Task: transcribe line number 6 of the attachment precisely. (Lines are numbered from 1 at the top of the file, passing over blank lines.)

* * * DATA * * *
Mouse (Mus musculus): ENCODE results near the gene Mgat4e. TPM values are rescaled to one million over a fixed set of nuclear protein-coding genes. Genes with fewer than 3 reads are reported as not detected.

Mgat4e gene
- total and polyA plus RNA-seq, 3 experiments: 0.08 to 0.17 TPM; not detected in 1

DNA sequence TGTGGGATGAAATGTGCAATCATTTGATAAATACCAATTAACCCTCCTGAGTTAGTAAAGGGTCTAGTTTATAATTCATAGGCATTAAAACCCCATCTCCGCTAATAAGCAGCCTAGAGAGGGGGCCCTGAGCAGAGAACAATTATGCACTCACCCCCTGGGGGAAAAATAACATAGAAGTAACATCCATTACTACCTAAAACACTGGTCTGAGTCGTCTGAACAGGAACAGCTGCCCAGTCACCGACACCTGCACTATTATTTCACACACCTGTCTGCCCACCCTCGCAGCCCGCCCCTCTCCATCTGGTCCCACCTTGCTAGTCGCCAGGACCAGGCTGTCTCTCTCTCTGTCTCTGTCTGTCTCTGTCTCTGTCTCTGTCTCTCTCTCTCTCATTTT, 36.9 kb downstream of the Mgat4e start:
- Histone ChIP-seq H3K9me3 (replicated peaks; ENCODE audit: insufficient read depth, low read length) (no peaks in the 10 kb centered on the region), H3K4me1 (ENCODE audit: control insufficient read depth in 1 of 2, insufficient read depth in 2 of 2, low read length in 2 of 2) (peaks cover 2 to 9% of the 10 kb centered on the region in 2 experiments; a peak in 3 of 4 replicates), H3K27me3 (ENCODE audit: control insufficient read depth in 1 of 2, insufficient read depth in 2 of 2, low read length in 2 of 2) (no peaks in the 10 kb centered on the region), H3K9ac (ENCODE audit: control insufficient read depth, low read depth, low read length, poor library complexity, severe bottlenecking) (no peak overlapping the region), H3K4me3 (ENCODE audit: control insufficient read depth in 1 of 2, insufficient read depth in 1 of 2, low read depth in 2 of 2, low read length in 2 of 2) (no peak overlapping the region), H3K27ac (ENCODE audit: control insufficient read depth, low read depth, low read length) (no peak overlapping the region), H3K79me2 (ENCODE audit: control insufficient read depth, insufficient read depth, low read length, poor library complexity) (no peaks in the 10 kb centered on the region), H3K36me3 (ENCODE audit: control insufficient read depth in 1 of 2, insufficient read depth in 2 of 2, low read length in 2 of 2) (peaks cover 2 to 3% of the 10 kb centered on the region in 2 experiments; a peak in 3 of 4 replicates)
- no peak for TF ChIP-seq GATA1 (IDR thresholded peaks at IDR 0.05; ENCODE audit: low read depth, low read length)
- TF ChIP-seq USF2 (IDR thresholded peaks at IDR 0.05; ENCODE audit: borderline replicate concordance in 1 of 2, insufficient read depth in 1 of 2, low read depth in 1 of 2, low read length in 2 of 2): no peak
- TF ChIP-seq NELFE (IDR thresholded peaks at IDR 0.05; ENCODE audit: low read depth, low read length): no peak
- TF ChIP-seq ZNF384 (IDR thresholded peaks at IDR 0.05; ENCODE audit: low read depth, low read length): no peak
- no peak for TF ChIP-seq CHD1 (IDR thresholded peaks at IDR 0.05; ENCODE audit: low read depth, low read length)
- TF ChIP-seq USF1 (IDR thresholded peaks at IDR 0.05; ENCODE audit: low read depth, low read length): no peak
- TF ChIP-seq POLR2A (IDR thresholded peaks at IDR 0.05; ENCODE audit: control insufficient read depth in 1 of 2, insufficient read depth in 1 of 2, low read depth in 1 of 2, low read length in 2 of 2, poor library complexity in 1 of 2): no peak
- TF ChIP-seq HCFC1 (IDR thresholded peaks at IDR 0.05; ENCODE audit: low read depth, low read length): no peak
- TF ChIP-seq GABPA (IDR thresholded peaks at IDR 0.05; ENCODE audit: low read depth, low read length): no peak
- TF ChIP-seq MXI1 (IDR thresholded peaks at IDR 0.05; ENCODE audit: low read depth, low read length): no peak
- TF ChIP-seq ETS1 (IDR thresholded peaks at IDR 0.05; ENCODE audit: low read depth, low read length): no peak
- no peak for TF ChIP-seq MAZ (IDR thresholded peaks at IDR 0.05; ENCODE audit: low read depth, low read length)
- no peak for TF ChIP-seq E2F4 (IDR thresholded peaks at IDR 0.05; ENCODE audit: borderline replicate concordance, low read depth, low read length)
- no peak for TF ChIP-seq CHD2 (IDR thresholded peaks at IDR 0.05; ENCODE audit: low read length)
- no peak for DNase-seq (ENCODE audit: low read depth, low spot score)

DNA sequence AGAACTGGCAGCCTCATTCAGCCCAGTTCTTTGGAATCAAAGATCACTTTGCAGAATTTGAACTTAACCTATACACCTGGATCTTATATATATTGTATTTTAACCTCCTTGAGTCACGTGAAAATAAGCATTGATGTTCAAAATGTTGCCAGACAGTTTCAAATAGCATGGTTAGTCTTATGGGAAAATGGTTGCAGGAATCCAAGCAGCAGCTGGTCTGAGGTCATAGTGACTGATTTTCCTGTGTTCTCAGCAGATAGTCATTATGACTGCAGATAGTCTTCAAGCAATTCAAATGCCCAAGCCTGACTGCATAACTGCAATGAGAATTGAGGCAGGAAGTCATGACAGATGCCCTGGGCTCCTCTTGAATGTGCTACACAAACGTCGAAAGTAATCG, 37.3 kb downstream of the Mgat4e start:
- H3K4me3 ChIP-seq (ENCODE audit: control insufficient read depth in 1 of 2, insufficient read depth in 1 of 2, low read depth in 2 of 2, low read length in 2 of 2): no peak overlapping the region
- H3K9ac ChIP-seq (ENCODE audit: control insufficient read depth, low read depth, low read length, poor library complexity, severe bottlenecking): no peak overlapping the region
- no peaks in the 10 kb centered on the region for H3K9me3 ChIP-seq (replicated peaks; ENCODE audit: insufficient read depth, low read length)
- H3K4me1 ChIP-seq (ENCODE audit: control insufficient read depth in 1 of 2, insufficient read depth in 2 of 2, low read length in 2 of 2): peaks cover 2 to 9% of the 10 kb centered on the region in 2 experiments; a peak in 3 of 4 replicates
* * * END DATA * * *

- no peak for TF ChIP-seq GATA1 (IDR thresholded peaks at IDR 0.05; ENCODE audit: low read depth, low read length)